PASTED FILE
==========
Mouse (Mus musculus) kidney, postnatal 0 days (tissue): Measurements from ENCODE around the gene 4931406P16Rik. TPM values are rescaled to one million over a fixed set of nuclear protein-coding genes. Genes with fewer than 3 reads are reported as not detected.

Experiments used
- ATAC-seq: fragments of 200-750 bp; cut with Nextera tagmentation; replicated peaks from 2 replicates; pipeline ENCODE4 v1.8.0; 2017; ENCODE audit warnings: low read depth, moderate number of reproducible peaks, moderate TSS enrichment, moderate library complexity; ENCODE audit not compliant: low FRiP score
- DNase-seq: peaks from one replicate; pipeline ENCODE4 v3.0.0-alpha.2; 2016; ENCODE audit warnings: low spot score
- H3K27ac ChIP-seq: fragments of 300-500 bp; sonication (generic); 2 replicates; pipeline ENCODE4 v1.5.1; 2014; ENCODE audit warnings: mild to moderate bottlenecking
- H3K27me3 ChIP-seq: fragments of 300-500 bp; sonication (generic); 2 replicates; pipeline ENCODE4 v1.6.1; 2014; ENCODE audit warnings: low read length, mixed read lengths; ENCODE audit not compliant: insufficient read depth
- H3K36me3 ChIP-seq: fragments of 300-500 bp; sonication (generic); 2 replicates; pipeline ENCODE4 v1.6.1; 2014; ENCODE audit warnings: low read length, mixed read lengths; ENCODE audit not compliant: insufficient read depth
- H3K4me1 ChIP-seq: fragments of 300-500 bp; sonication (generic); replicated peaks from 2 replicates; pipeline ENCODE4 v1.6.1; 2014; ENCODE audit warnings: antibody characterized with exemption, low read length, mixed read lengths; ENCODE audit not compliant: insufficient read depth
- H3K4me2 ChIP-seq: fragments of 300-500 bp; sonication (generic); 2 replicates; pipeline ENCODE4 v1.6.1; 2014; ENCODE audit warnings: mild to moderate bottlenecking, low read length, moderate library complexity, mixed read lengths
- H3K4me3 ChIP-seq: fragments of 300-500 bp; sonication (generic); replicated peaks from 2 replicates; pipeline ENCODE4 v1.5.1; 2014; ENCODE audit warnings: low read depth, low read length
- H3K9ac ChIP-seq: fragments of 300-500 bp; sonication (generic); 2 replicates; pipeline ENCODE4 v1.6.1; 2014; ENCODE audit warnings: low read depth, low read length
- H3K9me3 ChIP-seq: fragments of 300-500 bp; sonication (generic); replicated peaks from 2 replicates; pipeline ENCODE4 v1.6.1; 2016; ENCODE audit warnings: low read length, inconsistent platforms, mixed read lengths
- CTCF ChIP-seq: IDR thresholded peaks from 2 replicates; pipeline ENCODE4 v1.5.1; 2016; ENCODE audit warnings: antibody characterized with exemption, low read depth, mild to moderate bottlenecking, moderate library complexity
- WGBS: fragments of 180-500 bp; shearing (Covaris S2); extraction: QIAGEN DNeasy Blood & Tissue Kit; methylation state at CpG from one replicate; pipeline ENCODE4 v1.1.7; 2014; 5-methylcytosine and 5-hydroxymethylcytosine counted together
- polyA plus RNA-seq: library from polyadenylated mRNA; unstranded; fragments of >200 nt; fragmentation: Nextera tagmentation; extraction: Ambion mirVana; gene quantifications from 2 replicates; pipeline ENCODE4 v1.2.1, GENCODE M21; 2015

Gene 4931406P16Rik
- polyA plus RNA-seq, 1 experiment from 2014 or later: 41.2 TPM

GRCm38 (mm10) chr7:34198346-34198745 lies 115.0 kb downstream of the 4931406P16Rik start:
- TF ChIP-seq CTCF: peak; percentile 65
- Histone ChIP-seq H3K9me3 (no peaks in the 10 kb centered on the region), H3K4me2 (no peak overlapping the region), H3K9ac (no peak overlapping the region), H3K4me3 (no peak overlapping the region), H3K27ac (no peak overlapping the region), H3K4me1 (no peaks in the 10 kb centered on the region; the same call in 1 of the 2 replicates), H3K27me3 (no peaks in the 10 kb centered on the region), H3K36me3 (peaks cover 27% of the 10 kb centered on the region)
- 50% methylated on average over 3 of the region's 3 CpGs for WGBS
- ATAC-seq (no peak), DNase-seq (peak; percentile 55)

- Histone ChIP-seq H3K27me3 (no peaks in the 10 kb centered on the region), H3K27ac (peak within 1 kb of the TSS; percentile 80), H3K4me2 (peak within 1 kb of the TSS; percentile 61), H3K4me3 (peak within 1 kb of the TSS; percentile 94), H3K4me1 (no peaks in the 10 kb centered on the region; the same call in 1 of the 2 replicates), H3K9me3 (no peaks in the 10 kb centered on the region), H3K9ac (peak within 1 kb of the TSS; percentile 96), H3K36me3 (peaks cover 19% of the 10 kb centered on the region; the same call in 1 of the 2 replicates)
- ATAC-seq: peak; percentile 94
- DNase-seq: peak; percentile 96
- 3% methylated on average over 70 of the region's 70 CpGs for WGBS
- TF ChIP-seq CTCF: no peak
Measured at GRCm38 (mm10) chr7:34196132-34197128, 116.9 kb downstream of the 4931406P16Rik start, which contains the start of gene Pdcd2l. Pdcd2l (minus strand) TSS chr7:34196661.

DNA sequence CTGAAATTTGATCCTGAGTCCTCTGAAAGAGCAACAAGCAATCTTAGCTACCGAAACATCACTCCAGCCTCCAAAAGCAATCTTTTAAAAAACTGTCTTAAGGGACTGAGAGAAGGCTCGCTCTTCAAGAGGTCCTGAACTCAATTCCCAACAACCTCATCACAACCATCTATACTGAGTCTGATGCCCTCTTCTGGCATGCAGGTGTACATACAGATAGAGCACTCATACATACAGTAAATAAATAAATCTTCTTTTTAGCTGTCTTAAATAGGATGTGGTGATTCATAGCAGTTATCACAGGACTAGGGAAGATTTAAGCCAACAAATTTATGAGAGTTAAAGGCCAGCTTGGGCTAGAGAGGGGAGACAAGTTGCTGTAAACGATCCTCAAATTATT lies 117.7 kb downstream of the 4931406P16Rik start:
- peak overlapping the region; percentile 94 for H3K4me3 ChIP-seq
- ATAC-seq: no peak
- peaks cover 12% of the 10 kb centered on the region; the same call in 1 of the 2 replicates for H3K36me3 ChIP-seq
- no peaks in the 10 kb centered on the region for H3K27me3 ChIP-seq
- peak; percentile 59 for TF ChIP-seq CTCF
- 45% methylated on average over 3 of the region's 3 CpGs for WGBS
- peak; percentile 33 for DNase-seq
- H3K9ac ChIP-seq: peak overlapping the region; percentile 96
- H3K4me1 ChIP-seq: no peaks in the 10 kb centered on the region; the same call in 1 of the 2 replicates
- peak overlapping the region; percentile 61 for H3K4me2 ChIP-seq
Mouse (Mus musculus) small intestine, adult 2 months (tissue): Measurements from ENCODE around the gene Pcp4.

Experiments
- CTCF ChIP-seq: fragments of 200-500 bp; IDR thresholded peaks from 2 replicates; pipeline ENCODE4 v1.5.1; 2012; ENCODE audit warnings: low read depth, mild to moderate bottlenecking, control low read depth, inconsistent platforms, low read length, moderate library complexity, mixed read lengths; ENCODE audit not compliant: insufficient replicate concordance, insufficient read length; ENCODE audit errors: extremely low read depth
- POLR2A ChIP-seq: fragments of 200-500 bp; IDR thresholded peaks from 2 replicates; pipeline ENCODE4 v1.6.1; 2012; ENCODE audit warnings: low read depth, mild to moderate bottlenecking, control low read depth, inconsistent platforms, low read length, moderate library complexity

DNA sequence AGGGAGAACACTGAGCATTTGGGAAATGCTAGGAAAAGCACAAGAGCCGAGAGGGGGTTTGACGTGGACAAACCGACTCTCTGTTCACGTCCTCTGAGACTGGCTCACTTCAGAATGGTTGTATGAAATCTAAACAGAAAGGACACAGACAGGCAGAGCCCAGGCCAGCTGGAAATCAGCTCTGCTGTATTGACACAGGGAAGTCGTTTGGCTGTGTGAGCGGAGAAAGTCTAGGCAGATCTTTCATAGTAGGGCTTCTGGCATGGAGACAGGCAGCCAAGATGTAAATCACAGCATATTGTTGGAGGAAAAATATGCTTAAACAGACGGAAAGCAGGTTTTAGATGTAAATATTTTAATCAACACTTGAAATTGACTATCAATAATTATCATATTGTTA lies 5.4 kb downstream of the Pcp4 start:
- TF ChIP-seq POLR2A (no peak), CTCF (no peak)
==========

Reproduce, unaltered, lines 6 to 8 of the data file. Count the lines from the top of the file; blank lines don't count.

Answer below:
- H3K27me3 ChIP-seq: fragments of 300-500 bp; sonication (generic); 2 replicates; pipeline ENCODE4 v1.6.1; 2014; ENCODE audit warnings: low read length, mixed read lengths; ENCODE audit not compliant: insufficient read depth
- H3K36me3 ChIP-seq: fragments of 300-500 bp; sonication (generic); 2 replicates; pipeline ENCODE4 v1.6.1; 2014; ENCODE audit warnings: low read length, mixed read lengths; ENCODE audit not compliant: insufficient read depth
- H3K4me1 ChIP-seq: fragments of 300-500 bp; sonication (generic); replicated peaks from 2 replicates; pipeline ENCODE4 v1.6.1; 2014; ENCODE audit warnings: antibody characterized with exemption, low read length, mixed read lengths; ENCODE audit not compliant: insufficient read depth